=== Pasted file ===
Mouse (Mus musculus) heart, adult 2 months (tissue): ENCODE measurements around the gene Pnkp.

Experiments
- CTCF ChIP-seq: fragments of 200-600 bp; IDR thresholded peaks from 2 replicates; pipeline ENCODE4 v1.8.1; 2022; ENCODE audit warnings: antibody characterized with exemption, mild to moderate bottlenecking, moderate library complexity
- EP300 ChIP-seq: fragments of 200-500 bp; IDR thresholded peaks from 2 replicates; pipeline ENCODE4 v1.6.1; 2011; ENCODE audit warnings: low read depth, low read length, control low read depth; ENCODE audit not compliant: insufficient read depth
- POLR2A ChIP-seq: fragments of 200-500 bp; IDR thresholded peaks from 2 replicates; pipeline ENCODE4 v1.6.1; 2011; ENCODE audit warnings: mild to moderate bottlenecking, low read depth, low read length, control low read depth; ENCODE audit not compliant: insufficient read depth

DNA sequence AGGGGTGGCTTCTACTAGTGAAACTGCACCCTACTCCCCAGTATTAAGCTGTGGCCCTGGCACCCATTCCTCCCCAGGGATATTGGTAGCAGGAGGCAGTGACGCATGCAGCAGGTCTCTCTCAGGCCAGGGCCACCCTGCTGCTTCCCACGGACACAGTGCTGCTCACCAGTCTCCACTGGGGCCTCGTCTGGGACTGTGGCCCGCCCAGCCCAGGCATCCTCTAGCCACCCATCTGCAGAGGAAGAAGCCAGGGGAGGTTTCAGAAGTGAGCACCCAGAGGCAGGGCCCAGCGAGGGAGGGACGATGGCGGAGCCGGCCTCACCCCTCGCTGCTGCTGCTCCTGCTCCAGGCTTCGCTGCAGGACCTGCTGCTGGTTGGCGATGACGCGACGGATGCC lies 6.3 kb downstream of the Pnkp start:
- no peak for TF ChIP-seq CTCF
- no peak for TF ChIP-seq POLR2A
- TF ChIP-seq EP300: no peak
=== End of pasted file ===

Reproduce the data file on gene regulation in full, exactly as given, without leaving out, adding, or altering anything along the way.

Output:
Mouse (Mus musculus) heart, adult 2 months (tissue): ENCODE measurements around the gene Pnkp.

Experiments
- CTCF ChIP-seq: fragments of 200-600 bp; IDR thresholded peaks from 2 replicates; pipeline ENCODE4 v1.8.1; 2022; ENCODE audit warnings: antibody characterized with exemption, mild to moderate bottlenecking, moderate library complexity
- EP300 ChIP-seq: fragments of 200-500 bp; IDR thresholded peaks from 2 replicates; pipeline ENCODE4 v1.6.1; 2011; ENCODE audit warnings: low read depth, low read length, control low read depth; ENCODE audit not compliant: insufficient read depth
- POLR2A ChIP-seq: fragments of 200-500 bp; IDR thresholded peaks from 2 replicates; pipeline ENCODE4 v1.6.1; 2011; ENCODE audit warnings: mild to moderate bottlenecking, low read depth, low read length, control low read depth; ENCODE audit not compliant: insufficient read depth

DNA sequence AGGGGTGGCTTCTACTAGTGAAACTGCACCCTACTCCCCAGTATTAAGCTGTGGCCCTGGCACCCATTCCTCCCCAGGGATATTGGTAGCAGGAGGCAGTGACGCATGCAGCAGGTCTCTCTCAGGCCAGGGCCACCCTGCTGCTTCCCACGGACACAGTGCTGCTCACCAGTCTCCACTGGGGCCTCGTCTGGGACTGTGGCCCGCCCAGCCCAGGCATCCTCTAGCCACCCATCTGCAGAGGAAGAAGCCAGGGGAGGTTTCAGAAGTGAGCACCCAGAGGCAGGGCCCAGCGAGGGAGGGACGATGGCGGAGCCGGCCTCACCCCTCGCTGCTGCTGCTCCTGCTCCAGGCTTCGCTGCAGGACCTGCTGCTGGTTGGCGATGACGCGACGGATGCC lies 6.3 kb downstream of the Pnkp start:
- no peak for TF ChIP-seq CTCF
- no peak for TF ChIP-seq POLR2A
- TF ChIP-seq EP300: no peak